On March 7, 2016, a putative class action lawsuit captioned  Matthew Crandall v. PTC Inc. et al ., No. 1:16-cv-10471, was filed against us and certain of our current and former officers and directors in the U.S. District Court for the District of Massachusetts, ostensibly on behalf of purchasers of our stock during the period November 24, 2011 through July 29, 2015. The lawsuit, which seeks unspecified damages, interest, attorneys’ fees and costs, alleges (among other things) that, during that period, PTC’s public disclosures concerning investigations by the U.S. Securities and Exchange Commission and the U.S. Department of Justice into U.S. Foreign Corrupt Practices Act matters in China (the "China Investigation") were false and/or misleading.  The parties have agreed to settle this lawsuit for an amount that is not material to our results of operations and the associated liability was accrued in our fiscal 2016 results.  The settlement is subject to execution and final court approval of definitive settlement documentations. We cannot predict the outcome of this action nor when it will be resolved.
We are subject to various other legal proceedings and claims that arise in the ordinary course of business. We do not believe that resolving the legal proceedings and claims that we are currently subject to will have a material adverse impact on our financial condition, results of operations or cash flows. However, the results of legal proceedings cannot be predicted with certainty. Should any of these legal proceedings and claims be resolved against us, the operating results for a particular reporting period could be adversely affected.
Accruals
With respect to legal proceedings and claims, we record an accrual for a contingency when it is probable that a liability has been incurred and the amount of the loss can be reasonably estimated. For legal proceedings and claims for which the likelihood that a liability has been incurred is more than remote but less than probable, we estimate the range of possible outcomes. As of December 31, 2016 , we had a legal proceedings and claims accrual of $2.5 million .
Guarantees and Indemnification Obligations
We enter into standard indemnification agreements in the ordinary course of our business. Pursuant to such agreements with our business partners or customers, we indemnify, hold harmless, and agree to reimburse the indemnified party for losses suffered or incurred by the indemnified party, generally in connection with patent, copyright or other intellectual property infringement claims by any third party with respect to our products, as well as claims relating to property damage or personal injury resulting from the performance of services by us or our subcontractors. The maximum potential amount of future payments we could be required to make under these indemnification agreements is unlimited. Historically, our costs to defend lawsuits or settle claims relating to such indemnity agreements have been minimal and we accordingly believe the estimated fair value of liabilities under these agreements is immaterial.
We warrant that our software products will perform in all material respects in accordance with our standard published specifications in effect at the time of delivery of the licensed products for a specified period of time. Additionally, we generally warrant that our consulting services will be performed consistent with generally accepted industry standards. In most cases, liability for these warranties is capped. If necessary, we would provide for the estimated cost of product and service warranties based on specific warranty claims and claim history; however, we have not incurred significant cost under our product or services warranties. As a result, we believe the estimated fair value of these liabilities is immaterial.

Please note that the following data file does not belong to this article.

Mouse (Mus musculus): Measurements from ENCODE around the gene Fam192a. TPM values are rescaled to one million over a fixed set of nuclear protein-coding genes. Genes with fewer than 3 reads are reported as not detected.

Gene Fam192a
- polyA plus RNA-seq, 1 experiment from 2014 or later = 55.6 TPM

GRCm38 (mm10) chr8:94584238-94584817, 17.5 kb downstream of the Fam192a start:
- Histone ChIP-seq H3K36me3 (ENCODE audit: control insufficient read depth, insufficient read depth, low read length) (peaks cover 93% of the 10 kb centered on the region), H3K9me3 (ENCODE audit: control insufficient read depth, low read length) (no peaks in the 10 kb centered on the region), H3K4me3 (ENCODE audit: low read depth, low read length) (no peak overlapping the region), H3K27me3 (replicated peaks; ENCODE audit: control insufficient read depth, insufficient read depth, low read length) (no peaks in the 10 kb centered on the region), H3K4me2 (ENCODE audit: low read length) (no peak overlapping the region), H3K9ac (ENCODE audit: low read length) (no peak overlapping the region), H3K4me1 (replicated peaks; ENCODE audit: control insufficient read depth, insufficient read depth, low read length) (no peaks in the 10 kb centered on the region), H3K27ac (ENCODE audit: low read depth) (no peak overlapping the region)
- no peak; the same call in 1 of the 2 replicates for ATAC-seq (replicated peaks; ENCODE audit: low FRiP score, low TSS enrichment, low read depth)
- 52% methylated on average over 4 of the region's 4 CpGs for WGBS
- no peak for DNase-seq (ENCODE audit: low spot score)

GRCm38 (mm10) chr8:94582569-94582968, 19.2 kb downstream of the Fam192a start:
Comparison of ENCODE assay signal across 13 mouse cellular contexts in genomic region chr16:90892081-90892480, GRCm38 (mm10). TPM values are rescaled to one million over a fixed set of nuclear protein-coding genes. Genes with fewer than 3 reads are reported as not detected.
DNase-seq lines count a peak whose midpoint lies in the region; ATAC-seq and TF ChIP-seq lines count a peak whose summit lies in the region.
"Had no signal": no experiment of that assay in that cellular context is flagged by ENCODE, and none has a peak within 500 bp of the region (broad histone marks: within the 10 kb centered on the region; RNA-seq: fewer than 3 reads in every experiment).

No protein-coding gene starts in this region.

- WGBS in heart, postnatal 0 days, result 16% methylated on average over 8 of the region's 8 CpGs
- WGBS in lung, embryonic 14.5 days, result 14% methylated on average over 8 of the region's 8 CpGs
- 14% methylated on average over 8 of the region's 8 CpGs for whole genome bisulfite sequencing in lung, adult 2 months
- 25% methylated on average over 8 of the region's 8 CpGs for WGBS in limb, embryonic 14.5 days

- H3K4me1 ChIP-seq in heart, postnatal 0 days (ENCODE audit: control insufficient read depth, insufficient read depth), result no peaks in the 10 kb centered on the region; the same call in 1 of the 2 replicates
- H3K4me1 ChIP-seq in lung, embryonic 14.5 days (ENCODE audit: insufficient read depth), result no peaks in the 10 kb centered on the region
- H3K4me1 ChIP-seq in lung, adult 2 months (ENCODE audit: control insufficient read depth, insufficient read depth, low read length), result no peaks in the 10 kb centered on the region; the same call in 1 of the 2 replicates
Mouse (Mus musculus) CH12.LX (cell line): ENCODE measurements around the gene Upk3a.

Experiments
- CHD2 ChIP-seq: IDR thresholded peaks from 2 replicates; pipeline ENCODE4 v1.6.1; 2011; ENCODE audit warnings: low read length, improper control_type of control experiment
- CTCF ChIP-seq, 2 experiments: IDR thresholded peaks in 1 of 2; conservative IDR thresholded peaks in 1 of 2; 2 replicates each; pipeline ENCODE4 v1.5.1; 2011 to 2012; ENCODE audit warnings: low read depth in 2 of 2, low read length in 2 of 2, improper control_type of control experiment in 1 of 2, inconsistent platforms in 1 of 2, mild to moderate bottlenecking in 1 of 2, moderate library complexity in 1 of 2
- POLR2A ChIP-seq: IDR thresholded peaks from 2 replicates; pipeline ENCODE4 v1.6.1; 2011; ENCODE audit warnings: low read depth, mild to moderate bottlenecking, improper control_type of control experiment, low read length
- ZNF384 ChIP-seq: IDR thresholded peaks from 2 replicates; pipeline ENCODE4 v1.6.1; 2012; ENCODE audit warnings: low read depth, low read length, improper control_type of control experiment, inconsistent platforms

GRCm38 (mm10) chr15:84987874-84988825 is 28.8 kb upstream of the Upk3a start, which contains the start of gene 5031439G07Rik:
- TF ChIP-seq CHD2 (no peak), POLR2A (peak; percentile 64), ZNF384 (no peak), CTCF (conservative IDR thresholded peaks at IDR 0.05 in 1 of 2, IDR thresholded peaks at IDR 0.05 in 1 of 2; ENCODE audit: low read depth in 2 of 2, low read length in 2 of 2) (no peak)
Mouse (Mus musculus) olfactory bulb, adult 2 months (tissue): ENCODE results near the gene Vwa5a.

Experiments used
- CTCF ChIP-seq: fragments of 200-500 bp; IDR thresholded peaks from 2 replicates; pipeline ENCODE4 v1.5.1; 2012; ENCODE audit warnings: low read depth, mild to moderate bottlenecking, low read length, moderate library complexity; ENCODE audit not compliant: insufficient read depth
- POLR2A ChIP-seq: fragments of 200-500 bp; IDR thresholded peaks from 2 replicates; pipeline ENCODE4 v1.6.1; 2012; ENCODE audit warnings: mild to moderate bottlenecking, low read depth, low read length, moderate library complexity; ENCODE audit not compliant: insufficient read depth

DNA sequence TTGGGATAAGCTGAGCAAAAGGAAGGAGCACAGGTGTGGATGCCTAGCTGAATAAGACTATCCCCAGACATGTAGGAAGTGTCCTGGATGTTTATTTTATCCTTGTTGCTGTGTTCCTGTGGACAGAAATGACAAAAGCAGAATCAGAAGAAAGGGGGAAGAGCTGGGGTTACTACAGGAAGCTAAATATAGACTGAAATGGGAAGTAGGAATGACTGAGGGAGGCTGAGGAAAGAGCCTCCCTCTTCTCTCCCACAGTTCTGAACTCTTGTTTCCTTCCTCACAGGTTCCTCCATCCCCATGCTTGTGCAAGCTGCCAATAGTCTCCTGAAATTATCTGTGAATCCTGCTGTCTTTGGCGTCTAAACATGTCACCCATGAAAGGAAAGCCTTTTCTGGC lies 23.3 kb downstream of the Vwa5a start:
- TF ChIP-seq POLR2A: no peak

15. Subsequent Events
Borrowings
In January 2017, we borrowed $40 million under our credit facility to fund working capital requirements.
Sale of investment
In January 2017, we sold our cost method investment in a private company for $13.7 million for a gain of approximately $3.7 million .

22


ITEM 2.
MANAGEMENT’S DISCUSSION AND ANALYSIS OF FINANCIAL CONDITION AND RESULTS OF OPERATIONS
Forward-Looking Statements
Statements in this Quarterly Report on Form 10-Q that are not historic facts, including statements about our future financial and growth expectations, adoption of subscription licensing by our customers, and adoption of our solutions and future purchases by customers, are forward-looking statements that involve risks and uncertainties that could cause actual results to differ materially from those projected. These risks include: the macroeconomic and/or global manufacturing climates may not improve or may deteriorate; customers may not purchase our solutions when or at the rates we expect; our businesses, including our Internet of Things (IoT) business, may not expand and/or generate the revenue we expect; new products released and planned products, including IoT-enabled core products, may not generate the revenue we expect or be released as we expect; foreign currency exchange rates may vary from our expectations and thereby affect our reported revenue and expense; the mix of revenue between license, subscription, support and professional services could be different than we expect, which could impact our EPS results and cash flows; customers may purchase more of our solutions as subscriptions than we expect, which would adversely affect near-term revenue, operating margins, and earnings per share; customers may not purchase subscriptions at the rate we expect, which could adversely impact our longer-term business projections; sales of our solutions as subscriptions may not have the longer-term positive effect on revenue that we expect; our workforce realignment may not achieve the expense savings we expect and may adversely affect our operations; we may be unable to generate sufficient operating cash flow to return 40% of free cash flow to shareholders and other uses of cash or our credit facility limits could preclude share repurchases; our substantial indebtedness could adversely affect our business, financial condition and results of operations, as well as our ability to meet our payment obligations under our debt; and our non-U.S. earnings or any repatriation of or cash held outside the U.S., which constitutes a significant portion of our earnings and cash, could be subject to significant taxes; as well as other risks and uncertainties described below throughout or referenced in Part II, Item 1A. Risk Factors of this report.